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Buffalo Killed
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9,172
(past counts)

Yellowstone Bison Slaughter
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Weekly Update from the Field July 5, 2007
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* Update from the Field
* Join BFC in Yellowstone - Summer Tabling Opportunities
* Buffalo in the News
* Last Words

* Update from the Field
Dear Buffalo Friends,
After an unexpectedly very active June, things in the field have quieted down a bit.  The five buffalo that were captured in West Yellowstone on June 20 were transported to Yellowstone's northern boundary, placed in the Stephens Creek bison trap and released on June 22.  Hopefully these buffalo, along with the 50 previously captured and released, are recovering from their traumatic experience and making friends with the northern range herd or are finding their way back to their own herd in Yellowstone's western lands.

Meanwhile, back in West Yellowstone, a big fire broke out in Gallatin National Forest on June 26, along the south side of the Madison River, where buffalo roam and BFC runs frequent patrols.  Intense burning could be seen from BFC's cabin.  It is still unknown how the fire started.  Officials with the national forest estimated about 1,500 acres were consumed by flames.  Campgrounds - including Baker's Hole and those along the Madison Arm Road - were closed, and some summer residents were forced to evacuate.  It was also a scary time for our friends and family out on Horse Butte.  At times it appeared that the fire would jump the Madison River and Horse Butte residents were put on alert for evacuation, which was beginning to appear imminent.  So the buffalo's lesson of taking care of family called everyone to task, and no one blinked an eye at doing what needed to be done.  BFC was ready to do whatever it took to make sure the lives of our friends would be safe.  Preparations to move people and animals out of the fire's path were made, but luckily, the evacuation was unnecessary.

Governor Schweitzer has been busy trying to gain support for a buffer zone plan (see news links below).  The idea - part of the solutions BFC has been presenting to the governor since his first days in office - is to remove all brucellosis-susceptible cattle (cow-calf pairs) from Montana lands surrounding Yellowstone National Park. It's seems like a sensible cattle-based risk management approach to protecting Montana's prized brucellosis-free status while allowing wild buffalo to move more freely in their native Montana habitat. Ranchers who participate would be fairly compensated, those who chose not to participate would be required to undergo strict brucellosis testing before their cattle could be moved in or out of the zone. Lastly, should the unlikely event of a brucellosis-transmission from wildlife to cattle occur in this buffer zone, the rest of Montana would not be affected and would maintain it's brucellosis-free status.  Sounds good so far, right?   Sounds like the potential for a win-win opportunity for wild buffalo and Montana's cattle industry, doesn't it?  Just one problem: Schweitzer's buffer zone plan doesn't benefit wild buffalo in the least.  Schweitzer has stated that even with a buffer zone, buffalo would still be hunted in the Winter and hazed, captured and slaughtered in the Spring.  Once again the sole beneficiaries of Schweitzer's actions are the cattle industry.  Once again, Schweitzer utterly fails at coming through on his campaign promise to provide "more tolerance" for wild buffalo in Montana. He's also announced that he's running for re-election, yet he's failed to help wild buffalo even though his campaign promises to do so are, in part, what got him elected.  He used the buffalo to get where he is now and he's not done a single thing to ensure a viable future for them in Montana.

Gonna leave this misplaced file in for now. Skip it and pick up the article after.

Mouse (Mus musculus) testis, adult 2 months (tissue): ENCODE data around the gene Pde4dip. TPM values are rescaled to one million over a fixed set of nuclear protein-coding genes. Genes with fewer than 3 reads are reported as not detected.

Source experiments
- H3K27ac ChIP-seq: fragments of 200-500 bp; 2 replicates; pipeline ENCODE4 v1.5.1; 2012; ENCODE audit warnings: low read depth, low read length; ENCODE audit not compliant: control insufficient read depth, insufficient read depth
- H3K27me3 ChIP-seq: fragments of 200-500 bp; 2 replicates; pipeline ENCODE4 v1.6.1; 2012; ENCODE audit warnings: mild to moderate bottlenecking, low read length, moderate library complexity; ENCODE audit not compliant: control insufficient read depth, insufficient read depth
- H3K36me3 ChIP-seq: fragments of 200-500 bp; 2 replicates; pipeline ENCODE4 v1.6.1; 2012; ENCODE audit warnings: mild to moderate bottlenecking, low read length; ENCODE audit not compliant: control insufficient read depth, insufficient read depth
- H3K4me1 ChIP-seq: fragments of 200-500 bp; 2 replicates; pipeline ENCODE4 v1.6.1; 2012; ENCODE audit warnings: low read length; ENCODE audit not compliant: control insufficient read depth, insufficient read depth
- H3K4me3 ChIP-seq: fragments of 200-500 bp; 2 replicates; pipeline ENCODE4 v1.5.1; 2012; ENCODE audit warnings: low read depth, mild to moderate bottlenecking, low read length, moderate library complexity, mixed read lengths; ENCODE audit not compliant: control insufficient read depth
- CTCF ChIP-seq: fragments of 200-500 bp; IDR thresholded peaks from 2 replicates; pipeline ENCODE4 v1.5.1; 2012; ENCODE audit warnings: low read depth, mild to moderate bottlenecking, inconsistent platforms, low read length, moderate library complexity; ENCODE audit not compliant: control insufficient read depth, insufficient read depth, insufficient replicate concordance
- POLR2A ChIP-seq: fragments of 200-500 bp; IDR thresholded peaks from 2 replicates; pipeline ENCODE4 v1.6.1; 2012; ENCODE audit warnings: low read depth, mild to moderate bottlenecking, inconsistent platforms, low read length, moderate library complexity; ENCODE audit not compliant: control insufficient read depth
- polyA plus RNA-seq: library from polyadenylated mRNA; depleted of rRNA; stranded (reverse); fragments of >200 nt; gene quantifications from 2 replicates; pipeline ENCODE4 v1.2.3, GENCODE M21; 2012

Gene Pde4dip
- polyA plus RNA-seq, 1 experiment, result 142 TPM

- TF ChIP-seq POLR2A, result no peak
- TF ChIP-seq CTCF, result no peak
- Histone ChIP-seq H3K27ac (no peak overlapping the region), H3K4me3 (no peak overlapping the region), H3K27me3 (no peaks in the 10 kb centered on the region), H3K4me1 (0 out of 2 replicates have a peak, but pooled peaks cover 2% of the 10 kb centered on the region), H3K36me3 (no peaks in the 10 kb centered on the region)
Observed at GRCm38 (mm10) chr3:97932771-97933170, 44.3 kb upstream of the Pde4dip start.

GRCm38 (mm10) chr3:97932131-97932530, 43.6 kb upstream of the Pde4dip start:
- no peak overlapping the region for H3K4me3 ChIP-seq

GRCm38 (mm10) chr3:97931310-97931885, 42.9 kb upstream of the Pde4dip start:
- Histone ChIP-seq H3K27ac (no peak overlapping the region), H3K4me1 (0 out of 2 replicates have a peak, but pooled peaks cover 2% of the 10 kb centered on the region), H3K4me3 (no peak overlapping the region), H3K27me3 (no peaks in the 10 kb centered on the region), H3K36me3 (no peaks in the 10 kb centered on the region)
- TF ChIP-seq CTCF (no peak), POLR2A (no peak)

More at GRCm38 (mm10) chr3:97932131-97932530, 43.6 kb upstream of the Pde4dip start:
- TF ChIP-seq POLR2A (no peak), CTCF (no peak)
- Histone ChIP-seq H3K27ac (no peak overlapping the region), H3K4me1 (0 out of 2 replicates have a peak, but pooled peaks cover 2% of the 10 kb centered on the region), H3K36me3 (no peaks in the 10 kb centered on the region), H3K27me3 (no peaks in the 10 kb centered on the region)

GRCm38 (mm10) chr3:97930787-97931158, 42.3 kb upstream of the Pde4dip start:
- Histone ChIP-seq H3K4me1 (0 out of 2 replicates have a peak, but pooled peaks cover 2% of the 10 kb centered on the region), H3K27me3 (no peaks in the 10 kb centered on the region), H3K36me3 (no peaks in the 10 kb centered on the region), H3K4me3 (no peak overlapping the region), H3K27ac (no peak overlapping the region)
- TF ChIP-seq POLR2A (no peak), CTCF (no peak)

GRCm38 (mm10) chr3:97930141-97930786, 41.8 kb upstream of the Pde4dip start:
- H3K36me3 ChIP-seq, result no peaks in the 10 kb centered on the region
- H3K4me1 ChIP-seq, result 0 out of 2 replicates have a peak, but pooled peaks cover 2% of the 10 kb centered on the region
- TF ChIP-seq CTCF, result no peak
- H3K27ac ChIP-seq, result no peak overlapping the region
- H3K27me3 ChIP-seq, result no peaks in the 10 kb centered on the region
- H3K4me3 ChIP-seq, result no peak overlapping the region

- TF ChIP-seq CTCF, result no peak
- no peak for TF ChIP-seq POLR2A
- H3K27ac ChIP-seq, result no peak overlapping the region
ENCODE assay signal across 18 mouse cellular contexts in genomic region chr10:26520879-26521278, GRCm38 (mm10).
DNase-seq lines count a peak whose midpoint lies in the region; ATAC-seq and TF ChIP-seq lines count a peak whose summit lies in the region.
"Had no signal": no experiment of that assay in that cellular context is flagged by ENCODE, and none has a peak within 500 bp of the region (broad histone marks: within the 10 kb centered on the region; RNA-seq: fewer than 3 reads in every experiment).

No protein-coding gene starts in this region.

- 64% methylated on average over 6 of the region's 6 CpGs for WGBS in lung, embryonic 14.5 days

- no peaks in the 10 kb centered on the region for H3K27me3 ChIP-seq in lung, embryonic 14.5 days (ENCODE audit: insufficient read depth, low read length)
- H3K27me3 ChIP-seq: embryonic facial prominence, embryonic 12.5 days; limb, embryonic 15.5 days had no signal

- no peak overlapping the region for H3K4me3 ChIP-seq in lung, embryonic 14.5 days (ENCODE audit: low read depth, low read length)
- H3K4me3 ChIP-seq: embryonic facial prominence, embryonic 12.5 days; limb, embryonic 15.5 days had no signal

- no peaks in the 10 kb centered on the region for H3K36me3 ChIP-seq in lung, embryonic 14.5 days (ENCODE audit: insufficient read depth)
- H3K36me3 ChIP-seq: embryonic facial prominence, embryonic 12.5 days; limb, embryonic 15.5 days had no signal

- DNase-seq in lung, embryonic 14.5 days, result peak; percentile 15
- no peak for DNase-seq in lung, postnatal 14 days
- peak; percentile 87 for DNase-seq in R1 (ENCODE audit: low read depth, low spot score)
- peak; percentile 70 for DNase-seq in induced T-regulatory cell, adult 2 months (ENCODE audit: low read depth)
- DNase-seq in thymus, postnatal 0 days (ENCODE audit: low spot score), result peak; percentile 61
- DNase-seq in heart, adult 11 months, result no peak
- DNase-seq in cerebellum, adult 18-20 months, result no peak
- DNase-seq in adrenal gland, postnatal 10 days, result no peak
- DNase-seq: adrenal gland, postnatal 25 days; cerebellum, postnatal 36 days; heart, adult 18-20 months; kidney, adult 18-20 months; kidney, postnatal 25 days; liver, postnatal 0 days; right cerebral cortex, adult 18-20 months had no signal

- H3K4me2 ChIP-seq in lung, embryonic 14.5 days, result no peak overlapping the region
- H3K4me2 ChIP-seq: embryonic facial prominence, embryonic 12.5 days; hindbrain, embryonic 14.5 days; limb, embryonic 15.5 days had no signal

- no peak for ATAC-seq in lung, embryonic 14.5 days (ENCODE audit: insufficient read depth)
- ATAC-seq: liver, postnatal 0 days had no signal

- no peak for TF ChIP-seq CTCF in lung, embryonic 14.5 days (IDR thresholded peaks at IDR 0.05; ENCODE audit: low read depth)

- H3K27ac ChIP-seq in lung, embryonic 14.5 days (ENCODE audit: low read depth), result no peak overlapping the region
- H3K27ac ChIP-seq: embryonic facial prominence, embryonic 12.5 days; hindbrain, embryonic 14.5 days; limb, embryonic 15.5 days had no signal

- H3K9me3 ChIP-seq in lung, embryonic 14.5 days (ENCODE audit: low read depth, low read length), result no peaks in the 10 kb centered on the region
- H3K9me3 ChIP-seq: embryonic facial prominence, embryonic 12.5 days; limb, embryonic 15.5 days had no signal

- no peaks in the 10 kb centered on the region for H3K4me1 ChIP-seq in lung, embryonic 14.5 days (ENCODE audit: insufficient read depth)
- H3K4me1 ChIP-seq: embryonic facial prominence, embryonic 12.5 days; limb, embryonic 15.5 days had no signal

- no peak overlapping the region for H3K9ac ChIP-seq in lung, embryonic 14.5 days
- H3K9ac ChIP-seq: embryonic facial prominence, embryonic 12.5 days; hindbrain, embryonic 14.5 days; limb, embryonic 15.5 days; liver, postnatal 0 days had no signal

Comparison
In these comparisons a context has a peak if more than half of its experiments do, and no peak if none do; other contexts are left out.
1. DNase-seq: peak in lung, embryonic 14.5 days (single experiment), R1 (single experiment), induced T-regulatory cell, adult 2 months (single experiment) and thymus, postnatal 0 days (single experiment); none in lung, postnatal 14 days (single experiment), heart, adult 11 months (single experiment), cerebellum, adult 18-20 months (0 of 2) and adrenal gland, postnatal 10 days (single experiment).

PLEASE CONTACT SCHWEITZER!  Especially (but not only) if you are a Montana resident, Governor Brian Schweitzer needs to know that you still expect him to live up to his words and to provide wild buffalo some tolerance in Montana.  Tell him that you support the buffer zone idea, but it must benefit wild buffalo!  Tell him that wild buffalo have a natural right to migrate into Montana, and that you still expect him to provide year-round habitat for this national icon. Cattle brought brucellosis to North America and that's where the management actions should focus.  Wild buffalo have never transmitted the disease to cattle, so why are they repeatedly being punished for it?  Native wildlife must be protected from cattle-borne diseases, while being allowed to restore the land, fulfilling their critical ecological role.